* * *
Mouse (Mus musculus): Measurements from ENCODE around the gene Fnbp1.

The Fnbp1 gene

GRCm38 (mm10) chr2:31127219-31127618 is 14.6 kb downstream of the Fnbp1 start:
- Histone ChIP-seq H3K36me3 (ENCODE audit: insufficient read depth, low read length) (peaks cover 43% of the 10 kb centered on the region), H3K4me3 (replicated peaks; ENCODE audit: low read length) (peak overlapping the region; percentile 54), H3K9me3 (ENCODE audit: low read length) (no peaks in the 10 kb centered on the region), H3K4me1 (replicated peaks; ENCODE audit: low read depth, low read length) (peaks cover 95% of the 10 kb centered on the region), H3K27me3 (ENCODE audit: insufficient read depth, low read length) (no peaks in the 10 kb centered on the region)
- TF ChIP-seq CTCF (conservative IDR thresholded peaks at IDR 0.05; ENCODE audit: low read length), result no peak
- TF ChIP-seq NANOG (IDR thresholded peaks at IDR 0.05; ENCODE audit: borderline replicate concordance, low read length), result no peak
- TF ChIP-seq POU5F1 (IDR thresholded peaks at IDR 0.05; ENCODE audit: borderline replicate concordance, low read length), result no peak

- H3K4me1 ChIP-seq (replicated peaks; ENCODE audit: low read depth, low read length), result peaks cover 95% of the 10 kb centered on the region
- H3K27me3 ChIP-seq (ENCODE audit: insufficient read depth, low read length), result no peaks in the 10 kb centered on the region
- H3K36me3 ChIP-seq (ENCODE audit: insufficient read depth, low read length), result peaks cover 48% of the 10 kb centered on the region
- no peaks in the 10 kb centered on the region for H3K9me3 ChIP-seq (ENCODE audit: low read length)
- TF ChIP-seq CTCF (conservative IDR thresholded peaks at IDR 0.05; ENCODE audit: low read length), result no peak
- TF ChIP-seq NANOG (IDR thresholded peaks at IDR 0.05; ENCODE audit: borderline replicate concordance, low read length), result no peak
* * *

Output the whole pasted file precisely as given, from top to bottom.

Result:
Mouse (Mus musculus): Measurements from ENCODE around the gene Fnbp1.

The Fnbp1 gene

GRCm38 (mm10) chr2:31127219-31127618 is 14.6 kb downstream of the Fnbp1 start:
- Histone ChIP-seq H3K36me3 (ENCODE audit: insufficient read depth, low read length) (peaks cover 43% of the 10 kb centered on the region), H3K4me3 (replicated peaks; ENCODE audit: low read length) (peak overlapping the region; percentile 54), H3K9me3 (ENCODE audit: low read length) (no peaks in the 10 kb centered on the region), H3K4me1 (replicated peaks; ENCODE audit: low read depth, low read length) (peaks cover 95% of the 10 kb centered on the region), H3K27me3 (ENCODE audit: insufficient read depth, low read length) (no peaks in the 10 kb centered on the region)
- TF ChIP-seq CTCF (conservative IDR thresholded peaks at IDR 0.05; ENCODE audit: low read length), result no peak
- TF ChIP-seq NANOG (IDR thresholded peaks at IDR 0.05; ENCODE audit: borderline replicate concordance, low read length), result no peak
- TF ChIP-seq POU5F1 (IDR thresholded peaks at IDR 0.05; ENCODE audit: borderline replicate concordance, low read length), result no peak

- H3K4me1 ChIP-seq (replicated peaks; ENCODE audit: low read depth, low read length), result peaks cover 95% of the 10 kb centered on the region
- H3K27me3 ChIP-seq (ENCODE audit: insufficient read depth, low read length), result no peaks in the 10 kb centered on the region
- H3K36me3 ChIP-seq (ENCODE audit: insufficient read depth, low read length), result peaks cover 48% of the 10 kb centered on the region
- no peaks in the 10 kb centered on the region for H3K9me3 ChIP-seq (ENCODE audit: low read length)
- TF ChIP-seq CTCF (conservative IDR thresholded peaks at IDR 0.05; ENCODE audit: low read length), result no peak
- TF ChIP-seq NANOG (IDR thresholded peaks at IDR 0.05; ENCODE audit: borderline replicate concordance, low read length), result no peak